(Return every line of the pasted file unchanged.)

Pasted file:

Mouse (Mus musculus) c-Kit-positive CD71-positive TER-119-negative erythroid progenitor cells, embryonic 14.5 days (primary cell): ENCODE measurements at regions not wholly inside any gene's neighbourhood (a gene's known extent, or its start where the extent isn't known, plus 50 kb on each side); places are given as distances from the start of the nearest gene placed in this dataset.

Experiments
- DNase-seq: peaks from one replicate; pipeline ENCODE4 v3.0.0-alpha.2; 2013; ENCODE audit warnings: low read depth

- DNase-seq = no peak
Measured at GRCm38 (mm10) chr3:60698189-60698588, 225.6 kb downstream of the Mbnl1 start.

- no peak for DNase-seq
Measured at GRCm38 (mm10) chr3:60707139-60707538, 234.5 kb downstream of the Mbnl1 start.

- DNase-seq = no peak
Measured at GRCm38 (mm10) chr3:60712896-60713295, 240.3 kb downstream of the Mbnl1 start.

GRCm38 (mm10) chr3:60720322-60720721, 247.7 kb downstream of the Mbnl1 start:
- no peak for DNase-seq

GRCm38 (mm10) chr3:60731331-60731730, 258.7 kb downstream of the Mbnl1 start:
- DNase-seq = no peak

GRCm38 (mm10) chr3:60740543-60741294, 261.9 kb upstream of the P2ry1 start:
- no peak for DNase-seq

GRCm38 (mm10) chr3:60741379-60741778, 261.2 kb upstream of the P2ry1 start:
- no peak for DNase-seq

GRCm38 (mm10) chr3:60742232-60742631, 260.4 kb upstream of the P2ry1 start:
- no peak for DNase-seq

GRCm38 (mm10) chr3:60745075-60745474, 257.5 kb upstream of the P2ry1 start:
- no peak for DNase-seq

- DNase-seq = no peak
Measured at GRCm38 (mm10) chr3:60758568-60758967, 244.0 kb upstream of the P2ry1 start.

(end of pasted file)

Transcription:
Mouse (Mus musculus) c-Kit-positive CD71-positive TER-119-negative erythroid progenitor cells, embryonic 14.5 days (primary cell): ENCODE measurements at regions not wholly inside any gene's neighbourhood (a gene's known extent, or its start where the extent isn't known, plus 50 kb on each side); places are given as distances from the start of the nearest gene placed in this dataset.

Experiments
- DNase-seq: peaks from one replicate; pipeline ENCODE4 v3.0.0-alpha.2; 2013; ENCODE audit warnings: low read depth

- DNase-seq = no peak
Measured at GRCm38 (mm10) chr3:60698189-60698588, 225.6 kb downstream of the Mbnl1 start.

- no peak for DNase-seq
Measured at GRCm38 (mm10) chr3:60707139-60707538, 234.5 kb downstream of the Mbnl1 start.

- DNase-seq = no peak
Measured at GRCm38 (mm10) chr3:60712896-60713295, 240.3 kb downstream of the Mbnl1 start.

GRCm38 (mm10) chr3:60720322-60720721, 247.7 kb downstream of the Mbnl1 start:
- no peak for DNase-seq

GRCm38 (mm10) chr3:60731331-60731730, 258.7 kb downstream of the Mbnl1 start:
- DNase-seq = no peak

GRCm38 (mm10) chr3:60740543-60741294, 261.9 kb upstream of the P2ry1 start:
- no peak for DNase-seq

GRCm38 (mm10) chr3:60741379-60741778, 261.2 kb upstream of the P2ry1 start:
- no peak for DNase-seq

GRCm38 (mm10) chr3:60742232-60742631, 260.4 kb upstream of the P2ry1 start:
- no peak for DNase-seq

GRCm38 (mm10) chr3:60745075-60745474, 257.5 kb upstream of the P2ry1 start:
- no peak for DNase-seq

- DNase-seq = no peak
Measured at GRCm38 (mm10) chr3:60758568-60758967, 244.0 kb upstream of the P2ry1 start.